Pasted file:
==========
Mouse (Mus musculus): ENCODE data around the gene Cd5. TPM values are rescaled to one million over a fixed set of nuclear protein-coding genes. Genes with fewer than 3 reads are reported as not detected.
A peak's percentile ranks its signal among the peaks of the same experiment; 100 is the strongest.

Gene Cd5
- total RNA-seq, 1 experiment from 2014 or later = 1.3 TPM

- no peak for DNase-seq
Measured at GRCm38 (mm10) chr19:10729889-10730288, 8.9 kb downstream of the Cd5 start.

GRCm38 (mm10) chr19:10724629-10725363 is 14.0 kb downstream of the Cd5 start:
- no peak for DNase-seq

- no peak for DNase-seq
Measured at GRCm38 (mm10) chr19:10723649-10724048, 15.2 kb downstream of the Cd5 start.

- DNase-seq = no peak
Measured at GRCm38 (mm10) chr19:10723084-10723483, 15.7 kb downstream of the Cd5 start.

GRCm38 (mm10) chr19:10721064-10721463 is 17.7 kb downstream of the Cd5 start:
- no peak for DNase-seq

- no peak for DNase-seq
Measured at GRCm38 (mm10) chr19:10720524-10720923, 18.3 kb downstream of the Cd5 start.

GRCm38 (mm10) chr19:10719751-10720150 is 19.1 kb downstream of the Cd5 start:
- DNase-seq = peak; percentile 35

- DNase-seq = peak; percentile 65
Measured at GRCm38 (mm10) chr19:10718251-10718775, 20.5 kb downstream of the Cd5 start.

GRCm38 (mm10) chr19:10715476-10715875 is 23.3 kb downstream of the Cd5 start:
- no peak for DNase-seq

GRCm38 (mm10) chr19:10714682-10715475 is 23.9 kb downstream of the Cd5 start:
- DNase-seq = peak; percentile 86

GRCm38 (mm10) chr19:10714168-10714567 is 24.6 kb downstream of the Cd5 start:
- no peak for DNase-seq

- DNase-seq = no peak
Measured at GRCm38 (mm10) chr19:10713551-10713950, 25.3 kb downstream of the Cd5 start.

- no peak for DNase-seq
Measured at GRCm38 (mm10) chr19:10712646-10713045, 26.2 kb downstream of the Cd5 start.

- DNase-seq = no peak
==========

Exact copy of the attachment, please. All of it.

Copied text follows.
Mouse (Mus musculus): ENCODE data around the gene Cd5. TPM values are rescaled to one million over a fixed set of nuclear protein-coding genes. Genes with fewer than 3 reads are reported as not detected.
A peak's percentile ranks its signal among the peaks of the same experiment; 100 is the strongest.

Gene Cd5
- total RNA-seq, 1 experiment from 2014 or later = 1.3 TPM

- no peak for DNase-seq
Measured at GRCm38 (mm10) chr19:10729889-10730288, 8.9 kb downstream of the Cd5 start.

GRCm38 (mm10) chr19:10724629-10725363 is 14.0 kb downstream of the Cd5 start:
- no peak for DNase-seq

- no peak for DNase-seq
Measured at GRCm38 (mm10) chr19:10723649-10724048, 15.2 kb downstream of the Cd5 start.

- DNase-seq = no peak
Measured at GRCm38 (mm10) chr19:10723084-10723483, 15.7 kb downstream of the Cd5 start.

GRCm38 (mm10) chr19:10721064-10721463 is 17.7 kb downstream of the Cd5 start:
- no peak for DNase-seq

- no peak for DNase-seq
Measured at GRCm38 (mm10) chr19:10720524-10720923, 18.3 kb downstream of the Cd5 start.

GRCm38 (mm10) chr19:10719751-10720150 is 19.1 kb downstream of the Cd5 start:
- DNase-seq = peak; percentile 35

- DNase-seq = peak; percentile 65
Measured at GRCm38 (mm10) chr19:10718251-10718775, 20.5 kb downstream of the Cd5 start.

GRCm38 (mm10) chr19:10715476-10715875 is 23.3 kb downstream of the Cd5 start:
- no peak for DNase-seq

GRCm38 (mm10) chr19:10714682-10715475 is 23.9 kb downstream of the Cd5 start:
- DNase-seq = peak; percentile 86

GRCm38 (mm10) chr19:10714168-10714567 is 24.6 kb downstream of the Cd5 start:
- no peak for DNase-seq

- DNase-seq = no peak
Measured at GRCm38 (mm10) chr19:10713551-10713950, 25.3 kb downstream of the Cd5 start.

- no peak for DNase-seq
Measured at GRCm38 (mm10) chr19:10712646-10713045, 26.2 kb downstream of the Cd5 start.

- DNase-seq = no peak